International poll finds Arctic Council poorly known even in northern Canada

Only one in three northern Canadians are aware of the circumpolar org


You can download a copy of the survey, “Rethinking the Top of the World,” and look at public opinion around the Arctic region.

Even fewer people in northern Canada knew what the Arctic Council is in 2015 than in 2010, according to this graph contained in the survey “Rethinking the Top of the World.”

(Updated at 6:25 p.m.)

A special international poll done by EKOS Research Associates and released April 22 finds the Arctic Council is poorly known even in northern Canada.

Only about one in three northern Canadians are aware of the eight-nation organization, the poll found.

In Nunavut, slightly fewer than half of those surveyed — 45 per cent — knew Canada has been the chair of the Arctic Council for the past two years. Nunavut MP Leona Aglukkaq has chaired the Arctic Council since 2013 when Canada took the chairmanship of the body from Sweden.

In a tele-conference about those results, Frank Graves, the president of EKOS Research, said the results were comparable to other events, such as the April 21 release of the federal budget.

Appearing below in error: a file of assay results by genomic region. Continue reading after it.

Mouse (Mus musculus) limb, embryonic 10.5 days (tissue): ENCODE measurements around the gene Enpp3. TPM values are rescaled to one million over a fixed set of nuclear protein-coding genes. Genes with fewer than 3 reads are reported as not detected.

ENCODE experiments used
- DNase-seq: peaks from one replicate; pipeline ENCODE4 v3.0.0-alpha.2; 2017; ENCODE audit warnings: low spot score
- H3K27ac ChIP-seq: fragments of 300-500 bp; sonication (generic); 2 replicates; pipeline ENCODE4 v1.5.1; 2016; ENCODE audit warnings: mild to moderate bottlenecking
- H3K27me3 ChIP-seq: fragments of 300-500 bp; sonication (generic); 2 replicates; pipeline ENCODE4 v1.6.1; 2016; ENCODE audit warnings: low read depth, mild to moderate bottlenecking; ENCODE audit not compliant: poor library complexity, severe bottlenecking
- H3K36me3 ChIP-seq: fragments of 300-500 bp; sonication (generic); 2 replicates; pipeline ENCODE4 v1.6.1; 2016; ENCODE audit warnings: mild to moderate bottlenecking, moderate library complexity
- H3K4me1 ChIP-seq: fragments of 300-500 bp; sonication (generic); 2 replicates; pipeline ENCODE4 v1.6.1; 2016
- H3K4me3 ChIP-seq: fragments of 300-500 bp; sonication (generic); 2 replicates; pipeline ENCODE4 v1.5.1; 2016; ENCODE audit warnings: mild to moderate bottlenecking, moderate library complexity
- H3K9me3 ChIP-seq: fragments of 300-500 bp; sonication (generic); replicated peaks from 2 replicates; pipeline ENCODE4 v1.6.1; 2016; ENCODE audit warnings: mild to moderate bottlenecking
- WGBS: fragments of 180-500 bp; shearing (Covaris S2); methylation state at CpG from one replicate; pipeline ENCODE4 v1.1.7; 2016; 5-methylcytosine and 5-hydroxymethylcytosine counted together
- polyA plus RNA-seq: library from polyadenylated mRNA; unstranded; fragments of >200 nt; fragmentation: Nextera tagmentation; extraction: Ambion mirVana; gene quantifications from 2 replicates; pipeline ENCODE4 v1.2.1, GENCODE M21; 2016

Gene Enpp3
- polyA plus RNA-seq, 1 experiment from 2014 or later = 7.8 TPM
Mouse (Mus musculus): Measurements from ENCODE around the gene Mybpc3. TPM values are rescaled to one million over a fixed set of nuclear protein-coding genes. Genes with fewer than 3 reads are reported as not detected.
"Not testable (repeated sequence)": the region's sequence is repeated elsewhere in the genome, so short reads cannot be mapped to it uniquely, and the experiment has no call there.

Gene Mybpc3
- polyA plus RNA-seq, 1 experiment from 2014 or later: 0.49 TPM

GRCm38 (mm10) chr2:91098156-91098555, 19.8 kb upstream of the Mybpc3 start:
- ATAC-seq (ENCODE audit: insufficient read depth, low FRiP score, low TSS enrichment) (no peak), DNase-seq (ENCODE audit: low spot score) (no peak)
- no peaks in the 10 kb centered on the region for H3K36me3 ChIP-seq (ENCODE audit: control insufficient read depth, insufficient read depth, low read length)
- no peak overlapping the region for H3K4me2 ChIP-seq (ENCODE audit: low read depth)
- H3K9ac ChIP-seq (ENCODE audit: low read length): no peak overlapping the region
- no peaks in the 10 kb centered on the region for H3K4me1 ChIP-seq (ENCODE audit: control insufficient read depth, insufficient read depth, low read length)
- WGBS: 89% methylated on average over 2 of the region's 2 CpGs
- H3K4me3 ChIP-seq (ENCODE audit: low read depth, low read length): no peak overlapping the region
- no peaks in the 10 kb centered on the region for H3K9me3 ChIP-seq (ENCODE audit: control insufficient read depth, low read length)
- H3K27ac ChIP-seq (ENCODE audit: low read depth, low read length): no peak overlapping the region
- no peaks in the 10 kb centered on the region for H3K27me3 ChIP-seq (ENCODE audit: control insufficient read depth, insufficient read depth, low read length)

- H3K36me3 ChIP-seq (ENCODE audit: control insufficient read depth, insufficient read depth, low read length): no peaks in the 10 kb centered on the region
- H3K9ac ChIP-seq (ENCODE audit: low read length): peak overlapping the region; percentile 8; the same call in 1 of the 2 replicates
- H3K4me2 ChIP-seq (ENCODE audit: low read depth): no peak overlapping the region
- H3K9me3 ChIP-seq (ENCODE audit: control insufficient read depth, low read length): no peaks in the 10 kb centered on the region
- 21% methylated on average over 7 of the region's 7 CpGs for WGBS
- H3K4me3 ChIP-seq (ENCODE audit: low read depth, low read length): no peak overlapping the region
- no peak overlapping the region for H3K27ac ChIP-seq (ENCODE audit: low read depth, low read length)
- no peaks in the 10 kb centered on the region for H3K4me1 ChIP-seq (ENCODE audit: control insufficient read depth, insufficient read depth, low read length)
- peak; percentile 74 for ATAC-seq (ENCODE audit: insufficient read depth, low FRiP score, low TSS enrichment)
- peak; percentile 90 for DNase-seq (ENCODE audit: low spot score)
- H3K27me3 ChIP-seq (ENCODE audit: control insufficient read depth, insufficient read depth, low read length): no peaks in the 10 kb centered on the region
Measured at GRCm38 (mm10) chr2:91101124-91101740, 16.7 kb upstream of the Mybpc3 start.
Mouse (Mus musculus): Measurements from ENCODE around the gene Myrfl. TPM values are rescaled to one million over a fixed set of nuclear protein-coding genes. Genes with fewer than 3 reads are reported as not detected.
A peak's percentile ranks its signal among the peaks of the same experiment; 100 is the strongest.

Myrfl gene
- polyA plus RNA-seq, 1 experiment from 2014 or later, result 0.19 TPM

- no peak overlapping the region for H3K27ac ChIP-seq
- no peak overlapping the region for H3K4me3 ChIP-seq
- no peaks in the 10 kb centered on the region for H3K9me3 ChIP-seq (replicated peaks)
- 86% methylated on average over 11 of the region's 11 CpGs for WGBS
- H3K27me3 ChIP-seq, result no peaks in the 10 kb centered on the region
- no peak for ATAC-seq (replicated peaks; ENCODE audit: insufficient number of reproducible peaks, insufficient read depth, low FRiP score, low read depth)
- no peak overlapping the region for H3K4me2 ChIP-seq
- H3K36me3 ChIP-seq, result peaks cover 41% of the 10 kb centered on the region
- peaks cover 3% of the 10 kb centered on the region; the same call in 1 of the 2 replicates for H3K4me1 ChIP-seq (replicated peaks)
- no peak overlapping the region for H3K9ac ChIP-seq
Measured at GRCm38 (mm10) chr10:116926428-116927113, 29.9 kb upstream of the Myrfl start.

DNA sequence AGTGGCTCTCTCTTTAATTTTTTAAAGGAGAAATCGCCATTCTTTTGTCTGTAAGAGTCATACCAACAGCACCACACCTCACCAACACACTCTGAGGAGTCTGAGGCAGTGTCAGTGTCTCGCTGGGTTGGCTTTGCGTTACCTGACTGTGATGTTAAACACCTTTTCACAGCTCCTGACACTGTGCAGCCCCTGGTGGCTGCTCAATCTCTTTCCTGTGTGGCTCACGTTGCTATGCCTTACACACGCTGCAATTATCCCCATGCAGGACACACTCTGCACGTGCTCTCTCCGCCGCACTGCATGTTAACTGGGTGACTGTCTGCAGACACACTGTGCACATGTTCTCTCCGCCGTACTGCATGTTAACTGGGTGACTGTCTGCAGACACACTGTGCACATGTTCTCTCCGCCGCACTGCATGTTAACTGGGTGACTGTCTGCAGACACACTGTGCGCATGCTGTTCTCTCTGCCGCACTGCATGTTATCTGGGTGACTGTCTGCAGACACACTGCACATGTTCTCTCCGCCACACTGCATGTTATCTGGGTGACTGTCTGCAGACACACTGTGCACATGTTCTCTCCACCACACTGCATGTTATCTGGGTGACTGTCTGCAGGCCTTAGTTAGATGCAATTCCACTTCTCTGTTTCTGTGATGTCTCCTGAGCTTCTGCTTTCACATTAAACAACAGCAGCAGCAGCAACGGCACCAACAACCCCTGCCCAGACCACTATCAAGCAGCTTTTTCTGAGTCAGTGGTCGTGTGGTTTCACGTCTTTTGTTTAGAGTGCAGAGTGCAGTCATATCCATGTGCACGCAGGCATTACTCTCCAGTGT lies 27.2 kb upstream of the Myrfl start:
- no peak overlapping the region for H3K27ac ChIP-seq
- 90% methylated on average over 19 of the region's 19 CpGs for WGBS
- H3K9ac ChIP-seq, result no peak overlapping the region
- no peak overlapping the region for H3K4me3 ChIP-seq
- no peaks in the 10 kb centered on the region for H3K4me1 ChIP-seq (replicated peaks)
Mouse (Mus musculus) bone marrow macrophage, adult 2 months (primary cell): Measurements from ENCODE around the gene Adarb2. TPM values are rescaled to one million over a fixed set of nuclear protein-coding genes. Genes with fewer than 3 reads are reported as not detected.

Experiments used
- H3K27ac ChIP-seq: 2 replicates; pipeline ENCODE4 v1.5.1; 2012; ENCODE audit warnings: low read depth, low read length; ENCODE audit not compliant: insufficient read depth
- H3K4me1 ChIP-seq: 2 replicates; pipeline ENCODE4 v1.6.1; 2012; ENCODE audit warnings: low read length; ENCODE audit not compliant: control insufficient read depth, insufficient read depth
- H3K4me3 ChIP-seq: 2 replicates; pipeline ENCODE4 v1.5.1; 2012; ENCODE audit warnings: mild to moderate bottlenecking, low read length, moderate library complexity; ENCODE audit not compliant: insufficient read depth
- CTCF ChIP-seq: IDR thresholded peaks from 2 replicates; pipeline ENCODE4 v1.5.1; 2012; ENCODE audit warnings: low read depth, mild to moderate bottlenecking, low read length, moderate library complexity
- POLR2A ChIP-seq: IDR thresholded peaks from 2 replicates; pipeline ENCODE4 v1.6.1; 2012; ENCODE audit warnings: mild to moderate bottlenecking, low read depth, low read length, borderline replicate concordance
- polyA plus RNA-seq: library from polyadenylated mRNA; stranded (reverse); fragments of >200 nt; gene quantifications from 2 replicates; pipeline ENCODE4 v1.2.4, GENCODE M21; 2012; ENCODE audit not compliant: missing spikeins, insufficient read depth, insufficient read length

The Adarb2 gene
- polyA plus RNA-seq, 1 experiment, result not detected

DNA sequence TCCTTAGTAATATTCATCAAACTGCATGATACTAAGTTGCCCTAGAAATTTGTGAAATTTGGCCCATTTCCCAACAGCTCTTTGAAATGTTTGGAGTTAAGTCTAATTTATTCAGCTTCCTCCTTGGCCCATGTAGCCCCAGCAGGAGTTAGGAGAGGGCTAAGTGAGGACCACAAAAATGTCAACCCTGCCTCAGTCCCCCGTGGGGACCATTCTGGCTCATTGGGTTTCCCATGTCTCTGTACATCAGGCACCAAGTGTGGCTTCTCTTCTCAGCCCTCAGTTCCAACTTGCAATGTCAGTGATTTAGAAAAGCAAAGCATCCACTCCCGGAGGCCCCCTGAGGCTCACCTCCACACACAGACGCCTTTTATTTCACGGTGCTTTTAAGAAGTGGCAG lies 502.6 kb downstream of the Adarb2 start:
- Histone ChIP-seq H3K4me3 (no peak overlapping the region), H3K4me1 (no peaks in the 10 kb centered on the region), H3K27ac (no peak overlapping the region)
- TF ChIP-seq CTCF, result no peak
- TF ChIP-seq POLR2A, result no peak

It’s hard, Graves said, to gain a foothold in public opinion because people live in a very “cluttered world,” with many organizations and meetings dealing with the Arctic.

And this means the Arctic Council will have to distinguish itself from the pack and try to avoid that “Arctic tipping point” — where all Arctic-focussed groups melt into each other, added Nils Andreassen, executive director of the Alaska-based Institute of the North.

Commissioned by the Toronto-based Munk-Gordon Arctic Security Program and the Institute of the North in Alaska, the EKOS poll surveyed a sample of 10,000 people chosen at random from the eight Arctic Council member states.

The survey is calculated as being accurate 19 times out of 20, with a plus-or-minus margin of error that ranges between 2.2 per cent and 4.4 per cent in Canada, Alaska and Iceland. The firm does not give margins of error for the other regions surveyed.

The survey posed many of the questions used in a previous 2010 survey to show how public opinion has changed over the last five years.

Its goal: to help those in power make more informed public policy choices that are “reflective of the views of Canadians and Americans who call the Arctic home.”

What the survey found reveals major differences of opinion between people of the eight member states of the Arctic Council on issues ranging from Arctic co-operation with Russia to the threat of military conflict north of the 60th parallel and whether the Northwest Passage is a Canadian or international waterway.

On the council, the survey found:

• awareness of the Arctic Council is strongest in Iceland (49 per cent), followed by Canada’s North (32 per cent);

• among northerners in the United States and Canada, awareness of the council’s inclusion of indigenous representation is strongest in Canada — 52 per cent in Nunavut;